Based on the cost-effectiveness methodology outlined here, using the base load forecast and climate change assumptions, the portion of the regional achievable technical potential that is cost-effective is provided by sector in the table below for the near term (2027), mid term (2032), and long term (2041). The purpose of this table is to show the major sources of energy efficiency identified in the Council’s 2021 Power Plan. It is not intended to dictate either the specific savings by sector or the pace of their acquisition to be included in utility or system benefits charge administrator programs.
|2021 Plan Cost-Effective Energy Efficiency (aMW)|
*The 2027 totals are somewhat lower than the target, reflecting best inputs in the methodology to meet the target but acknowledging uncertainty and ongoing updates and changes to measures.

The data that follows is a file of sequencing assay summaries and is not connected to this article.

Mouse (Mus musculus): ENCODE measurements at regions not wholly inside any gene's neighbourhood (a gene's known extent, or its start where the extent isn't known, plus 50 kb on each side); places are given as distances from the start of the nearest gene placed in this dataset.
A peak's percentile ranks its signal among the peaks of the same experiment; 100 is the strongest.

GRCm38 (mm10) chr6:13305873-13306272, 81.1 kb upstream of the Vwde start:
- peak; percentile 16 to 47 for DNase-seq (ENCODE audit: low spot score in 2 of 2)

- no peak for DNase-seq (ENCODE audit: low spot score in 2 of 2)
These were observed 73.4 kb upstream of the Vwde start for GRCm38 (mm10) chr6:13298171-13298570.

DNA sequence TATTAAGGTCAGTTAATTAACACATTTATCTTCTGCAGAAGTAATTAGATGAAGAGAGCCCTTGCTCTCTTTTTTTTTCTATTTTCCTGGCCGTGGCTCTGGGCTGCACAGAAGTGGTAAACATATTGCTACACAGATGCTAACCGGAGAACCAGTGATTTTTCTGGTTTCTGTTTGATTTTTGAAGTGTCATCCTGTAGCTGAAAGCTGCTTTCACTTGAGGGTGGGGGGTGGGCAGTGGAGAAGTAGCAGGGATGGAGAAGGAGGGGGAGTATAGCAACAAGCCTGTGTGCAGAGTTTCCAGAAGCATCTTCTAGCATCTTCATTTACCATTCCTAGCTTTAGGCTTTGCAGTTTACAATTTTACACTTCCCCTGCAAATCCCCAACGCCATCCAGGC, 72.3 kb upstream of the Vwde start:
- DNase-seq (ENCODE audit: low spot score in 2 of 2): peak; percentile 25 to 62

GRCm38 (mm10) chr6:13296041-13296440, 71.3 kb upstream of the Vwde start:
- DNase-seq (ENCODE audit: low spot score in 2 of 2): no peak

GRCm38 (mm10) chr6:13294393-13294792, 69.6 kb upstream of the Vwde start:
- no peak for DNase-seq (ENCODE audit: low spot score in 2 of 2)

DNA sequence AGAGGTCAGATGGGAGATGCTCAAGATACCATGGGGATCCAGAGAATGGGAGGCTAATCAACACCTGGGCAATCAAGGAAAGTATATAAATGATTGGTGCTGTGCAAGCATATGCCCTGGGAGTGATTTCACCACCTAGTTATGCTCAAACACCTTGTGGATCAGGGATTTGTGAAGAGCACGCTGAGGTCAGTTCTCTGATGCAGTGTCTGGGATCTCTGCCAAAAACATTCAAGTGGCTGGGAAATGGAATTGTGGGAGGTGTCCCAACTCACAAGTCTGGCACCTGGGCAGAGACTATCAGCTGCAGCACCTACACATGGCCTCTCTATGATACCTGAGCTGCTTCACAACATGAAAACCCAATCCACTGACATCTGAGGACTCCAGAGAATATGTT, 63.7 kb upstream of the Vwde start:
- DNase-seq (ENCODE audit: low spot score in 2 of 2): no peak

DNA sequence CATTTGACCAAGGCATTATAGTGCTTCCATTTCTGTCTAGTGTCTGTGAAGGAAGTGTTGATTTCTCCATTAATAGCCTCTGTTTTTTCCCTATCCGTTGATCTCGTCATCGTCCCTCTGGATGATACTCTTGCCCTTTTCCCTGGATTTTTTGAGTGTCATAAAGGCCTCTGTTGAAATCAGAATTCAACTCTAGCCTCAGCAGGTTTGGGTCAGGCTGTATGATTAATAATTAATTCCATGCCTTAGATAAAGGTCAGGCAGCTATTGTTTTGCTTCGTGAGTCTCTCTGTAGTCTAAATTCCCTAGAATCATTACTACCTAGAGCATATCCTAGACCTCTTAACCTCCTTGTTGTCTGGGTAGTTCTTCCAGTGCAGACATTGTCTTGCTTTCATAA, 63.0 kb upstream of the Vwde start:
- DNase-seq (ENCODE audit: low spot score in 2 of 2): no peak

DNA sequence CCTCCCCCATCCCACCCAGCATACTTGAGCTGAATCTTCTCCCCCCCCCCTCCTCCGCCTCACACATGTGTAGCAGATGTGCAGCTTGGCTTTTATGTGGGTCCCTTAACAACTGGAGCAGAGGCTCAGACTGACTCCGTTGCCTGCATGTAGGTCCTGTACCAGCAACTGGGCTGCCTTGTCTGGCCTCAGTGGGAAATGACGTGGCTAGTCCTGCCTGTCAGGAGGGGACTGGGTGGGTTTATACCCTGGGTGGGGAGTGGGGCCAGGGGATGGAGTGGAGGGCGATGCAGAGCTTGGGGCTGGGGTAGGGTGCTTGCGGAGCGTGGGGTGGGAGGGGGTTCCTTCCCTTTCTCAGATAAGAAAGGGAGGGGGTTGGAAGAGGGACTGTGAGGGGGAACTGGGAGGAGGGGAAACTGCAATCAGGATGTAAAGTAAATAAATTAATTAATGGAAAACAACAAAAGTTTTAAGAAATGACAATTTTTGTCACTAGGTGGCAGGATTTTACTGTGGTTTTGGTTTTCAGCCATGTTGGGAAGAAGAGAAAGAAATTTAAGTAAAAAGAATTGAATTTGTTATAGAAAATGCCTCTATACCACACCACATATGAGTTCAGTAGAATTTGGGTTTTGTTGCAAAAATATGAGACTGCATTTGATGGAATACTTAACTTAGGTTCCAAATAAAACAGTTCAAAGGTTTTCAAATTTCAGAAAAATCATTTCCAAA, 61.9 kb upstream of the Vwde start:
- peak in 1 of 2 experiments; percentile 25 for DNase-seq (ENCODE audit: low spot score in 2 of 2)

The commercial sector has the largest share of cost-effective potential by 2027 with 398aMW. Over half of the cost-effective commercial potential is in efficient lighting. More details can be found here. Next is the industrial sector with 228 aMW by 2027, with energy management and lighting comprising half of this potential, see this page for more information. The residential cost-effective potential is relatively low compared with the commercial and industrial sectors, primarily because much of the historically low-cost energy efficiency has been achieved through programs or adopted into federal or state codes and standards. Leading residential measure bundles include lighting, clothes washers and dryers, and other water-saving devices (more information here). The Agricultural and Utility sectors round out the 2027 cost-effective potential with 13 aMW (details here) and 3 aMW (details here), respectively. All of the measure workbooks with the calculated benefit-to-cost ratio are available here.